Logistics audit: What is it and why do you need one?
Logistics are a vital part of the e-commerce industry, which is why it’s important to evaluate all the moving parts to make sure your processes are as efficient and cost effective as possible. One way to do this is to perform a logistics audit. By regularly evaluating facilities, stock control efficiency, and the optimisation of the transportation routes, you can identify various ways to improve logistics which can benefit your business and customers.
In this article we will break down everything you need to know about performing a logistics audit — what they are, why you need one and how to put one together.
What is a logistics audit?
A logistics audit is an internal evaluation of a company's logistics processes. It’s designed to identify any shortcomings, issues and cost saving opportunities. It is sometimes also referred to as a supply chain audit. The audit examines transport routes, inventory management, warehouse efficiency, order processing, risk management, technology and various other processes related to logistics and the supply chain.
By optimising these areas, companies can improve their supply chain efficiency, reduce costs, better service quality and ensure compliance with regulations. Furthermore, logistics audits increasingly consider environmental sustainability, aiming to reduce the environmental impact of logistics operations. The ultimate goal of a supply chain audit is to enhance the organisation's competitive edge in the market.
Why should you perform a logistics audit?
As mentioned, the main reason for performing a logistics audit is to give you an edge over your competitors, but it can have a number of other important outcomes. The many benefits of running a logistics audit include:
Audits help online businesses spot any inefficiencies and cost-saving opportunities within the supply chain which could lead to substantial savings in transport, inventory, and overall logistics operations. Cost saving opportunities include reevaluating carrier contracts, consolidating shipments, technology updates, storage space optimisation, etc. Eliminating waste and inefficiencies promotes a leaner and more agile operation which will reduce overhead costs over time.
Streamlining processes, optimising transport routes and improving inventory management can result in increased operational efficiency, reduced lead times and improve customer service. It can also eliminate redundant or slow processes and optimise the use of resources like labour, equipment and storage facilities.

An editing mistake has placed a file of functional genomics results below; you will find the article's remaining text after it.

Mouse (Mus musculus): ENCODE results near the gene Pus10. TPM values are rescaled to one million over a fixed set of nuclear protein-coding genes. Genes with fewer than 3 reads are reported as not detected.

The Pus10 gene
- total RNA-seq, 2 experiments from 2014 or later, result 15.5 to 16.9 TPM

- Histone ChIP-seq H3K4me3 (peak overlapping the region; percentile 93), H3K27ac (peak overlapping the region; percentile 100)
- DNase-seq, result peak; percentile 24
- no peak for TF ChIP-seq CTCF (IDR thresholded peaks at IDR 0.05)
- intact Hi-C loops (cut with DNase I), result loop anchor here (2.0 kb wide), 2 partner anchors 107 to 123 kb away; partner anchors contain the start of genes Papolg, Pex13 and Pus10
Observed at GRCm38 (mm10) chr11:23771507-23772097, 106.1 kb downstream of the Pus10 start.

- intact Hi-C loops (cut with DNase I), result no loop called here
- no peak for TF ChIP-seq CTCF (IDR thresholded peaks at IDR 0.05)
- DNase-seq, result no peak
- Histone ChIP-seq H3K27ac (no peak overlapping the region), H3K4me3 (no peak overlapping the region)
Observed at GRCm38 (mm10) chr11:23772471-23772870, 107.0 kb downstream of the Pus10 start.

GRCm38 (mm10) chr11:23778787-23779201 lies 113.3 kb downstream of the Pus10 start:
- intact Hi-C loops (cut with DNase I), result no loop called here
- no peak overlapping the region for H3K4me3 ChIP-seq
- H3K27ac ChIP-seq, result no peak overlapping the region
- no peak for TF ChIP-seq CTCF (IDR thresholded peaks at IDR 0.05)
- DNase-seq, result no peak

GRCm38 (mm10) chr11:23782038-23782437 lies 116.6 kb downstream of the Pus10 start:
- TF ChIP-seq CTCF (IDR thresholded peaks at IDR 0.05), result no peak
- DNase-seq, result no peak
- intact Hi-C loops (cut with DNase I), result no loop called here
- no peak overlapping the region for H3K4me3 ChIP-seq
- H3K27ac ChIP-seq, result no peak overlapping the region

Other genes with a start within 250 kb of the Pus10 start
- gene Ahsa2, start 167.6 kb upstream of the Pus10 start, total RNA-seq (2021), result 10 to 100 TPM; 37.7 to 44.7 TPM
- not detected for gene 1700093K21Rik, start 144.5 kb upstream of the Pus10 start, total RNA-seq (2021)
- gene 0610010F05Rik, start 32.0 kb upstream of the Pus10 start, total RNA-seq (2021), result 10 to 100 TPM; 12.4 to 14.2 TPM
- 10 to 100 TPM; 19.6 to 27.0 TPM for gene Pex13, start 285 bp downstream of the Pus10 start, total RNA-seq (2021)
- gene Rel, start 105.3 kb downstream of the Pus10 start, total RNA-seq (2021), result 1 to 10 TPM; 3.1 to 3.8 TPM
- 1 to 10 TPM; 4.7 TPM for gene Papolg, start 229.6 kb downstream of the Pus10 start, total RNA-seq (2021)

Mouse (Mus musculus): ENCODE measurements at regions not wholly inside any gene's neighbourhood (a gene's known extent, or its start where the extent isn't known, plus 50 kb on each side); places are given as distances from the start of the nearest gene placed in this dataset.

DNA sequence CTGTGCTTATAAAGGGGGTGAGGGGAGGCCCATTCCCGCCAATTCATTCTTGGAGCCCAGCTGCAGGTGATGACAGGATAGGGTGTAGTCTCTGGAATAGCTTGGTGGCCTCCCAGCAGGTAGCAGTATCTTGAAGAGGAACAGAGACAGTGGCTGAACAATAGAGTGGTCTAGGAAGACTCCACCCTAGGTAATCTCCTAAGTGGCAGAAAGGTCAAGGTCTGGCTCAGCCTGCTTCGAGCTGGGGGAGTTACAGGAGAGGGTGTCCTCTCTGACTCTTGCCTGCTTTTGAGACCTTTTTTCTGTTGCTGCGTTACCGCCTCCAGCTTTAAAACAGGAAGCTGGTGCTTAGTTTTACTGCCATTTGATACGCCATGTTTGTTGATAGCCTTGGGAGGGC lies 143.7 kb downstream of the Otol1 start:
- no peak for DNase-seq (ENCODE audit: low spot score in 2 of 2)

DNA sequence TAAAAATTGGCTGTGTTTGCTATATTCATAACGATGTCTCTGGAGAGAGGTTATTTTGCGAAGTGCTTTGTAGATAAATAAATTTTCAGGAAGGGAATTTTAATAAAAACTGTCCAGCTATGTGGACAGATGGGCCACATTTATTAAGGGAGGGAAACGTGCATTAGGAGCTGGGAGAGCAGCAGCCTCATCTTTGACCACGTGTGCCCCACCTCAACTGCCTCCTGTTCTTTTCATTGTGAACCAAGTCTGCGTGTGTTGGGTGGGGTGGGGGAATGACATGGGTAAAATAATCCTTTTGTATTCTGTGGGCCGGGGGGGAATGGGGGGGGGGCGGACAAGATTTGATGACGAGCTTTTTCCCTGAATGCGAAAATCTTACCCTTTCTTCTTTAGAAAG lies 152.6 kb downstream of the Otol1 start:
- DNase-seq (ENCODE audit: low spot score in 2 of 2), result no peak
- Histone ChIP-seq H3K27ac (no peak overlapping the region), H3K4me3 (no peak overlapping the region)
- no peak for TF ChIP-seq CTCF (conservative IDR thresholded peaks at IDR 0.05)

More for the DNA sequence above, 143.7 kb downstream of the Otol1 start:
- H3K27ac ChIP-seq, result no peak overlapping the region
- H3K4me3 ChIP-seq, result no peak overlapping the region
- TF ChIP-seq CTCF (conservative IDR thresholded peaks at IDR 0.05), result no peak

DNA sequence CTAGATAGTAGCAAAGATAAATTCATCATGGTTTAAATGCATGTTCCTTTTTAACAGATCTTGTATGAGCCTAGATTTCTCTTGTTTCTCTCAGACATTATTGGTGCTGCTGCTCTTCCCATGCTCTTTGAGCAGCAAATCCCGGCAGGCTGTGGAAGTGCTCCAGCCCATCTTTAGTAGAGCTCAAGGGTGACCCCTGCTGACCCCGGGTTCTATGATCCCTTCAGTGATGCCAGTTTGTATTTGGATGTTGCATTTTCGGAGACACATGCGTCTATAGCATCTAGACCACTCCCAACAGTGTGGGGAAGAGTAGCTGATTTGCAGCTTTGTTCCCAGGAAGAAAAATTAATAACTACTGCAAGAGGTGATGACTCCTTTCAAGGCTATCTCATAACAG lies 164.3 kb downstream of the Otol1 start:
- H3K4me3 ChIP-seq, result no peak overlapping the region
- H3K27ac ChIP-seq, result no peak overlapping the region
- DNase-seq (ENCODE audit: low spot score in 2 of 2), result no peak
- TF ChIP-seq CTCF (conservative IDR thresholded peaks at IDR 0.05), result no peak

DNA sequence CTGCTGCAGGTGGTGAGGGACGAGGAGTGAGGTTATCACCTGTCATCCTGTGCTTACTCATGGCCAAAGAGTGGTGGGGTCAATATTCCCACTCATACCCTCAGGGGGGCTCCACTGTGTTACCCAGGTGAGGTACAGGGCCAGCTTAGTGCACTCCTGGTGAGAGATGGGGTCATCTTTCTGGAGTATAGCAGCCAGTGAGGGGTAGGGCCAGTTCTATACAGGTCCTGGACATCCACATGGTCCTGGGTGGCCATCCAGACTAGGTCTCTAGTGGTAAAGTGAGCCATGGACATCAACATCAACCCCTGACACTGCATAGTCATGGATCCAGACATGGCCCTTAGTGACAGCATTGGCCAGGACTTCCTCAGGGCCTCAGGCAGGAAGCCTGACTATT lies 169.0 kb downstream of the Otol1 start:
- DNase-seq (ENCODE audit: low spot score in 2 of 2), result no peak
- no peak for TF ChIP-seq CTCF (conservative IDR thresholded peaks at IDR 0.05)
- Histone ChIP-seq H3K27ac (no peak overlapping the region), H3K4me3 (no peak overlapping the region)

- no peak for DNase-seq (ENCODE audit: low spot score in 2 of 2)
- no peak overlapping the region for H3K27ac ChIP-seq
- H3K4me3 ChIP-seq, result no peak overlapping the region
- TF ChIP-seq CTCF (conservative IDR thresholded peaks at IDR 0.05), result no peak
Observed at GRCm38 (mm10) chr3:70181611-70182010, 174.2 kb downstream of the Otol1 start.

Enhanced customer and supplier relationships
By identifying logistics inefficiencies you can improve on-time deliveries, order accuracy and how to respond to customer demands which will lead to improvements in overall customer satisfaction. A logistics audit can also provide strategies for building stronger relationships with suppliers that can lead to better pricing, quality and supply chain reliability.
An audit can help ensure you and your suppliers are following any new or updated regulations in transport or trade to avoid penalties or disruptions to your supply chain while maintaining a good reputation in the market. These are especially important for environmental impact, as modern logistics audits tend to focus a lot on sustainability. Furthermore, audits create a culture of accountability and transparency within the organisation which can foster responsible and efficient supply chain management practices.
A logistics audit can help e-commerce businesses identify ways to reduce their carbon footprint and better align with corporate social responsibility goals. Around one-third of consumers will spend 24% more on products that claim to be sustainable, so an audit is a good way to identify meaningful ways to implement sustainable logistics.
Modern logistics operations rely heavily on technology — real-time tracking, robots, APIs, automation, etc. Audits can recommend technology and software improvements to enhance data visibility, automation and overall supply chain visibility.
Identifying vulnerabilities and risks in the supply chain enables organisations to implement strategies for risk mitigation, ensuring business continuity during disruptions.
Data-driven decision making and strategy
Audits provide valuable data and insights that can inform strategic decisions and continuous improvements in supply chain management. The outcomes of a logistics audit can help organisations develop long-term strategic plans to continuously optimise their supply chain and remain competitive.
Types of logistics audits
There are two types of logistics audit; an external logistics audit or an internal logistics audit. They both focus on different areas of logistics management.
- Internal logistics audits help businesses assess the health and quality of their internal supply chain processes and systems. This includes technical data, personnel, facilities, etc.
- External logistics audits help online businesses to identify any potential risk areas, implement on-site quality assurance and improve supplier communication. External logistics includes the storing, transporting and delivering goods to their end destination.
While some businesses have complete control over their supply chains, many opt for 3PL services or use fulfilment centres who manage storing, picking, packing and shipment on their behalf. As a result, online businesses can only control and audit logistics processes within their scope and influence.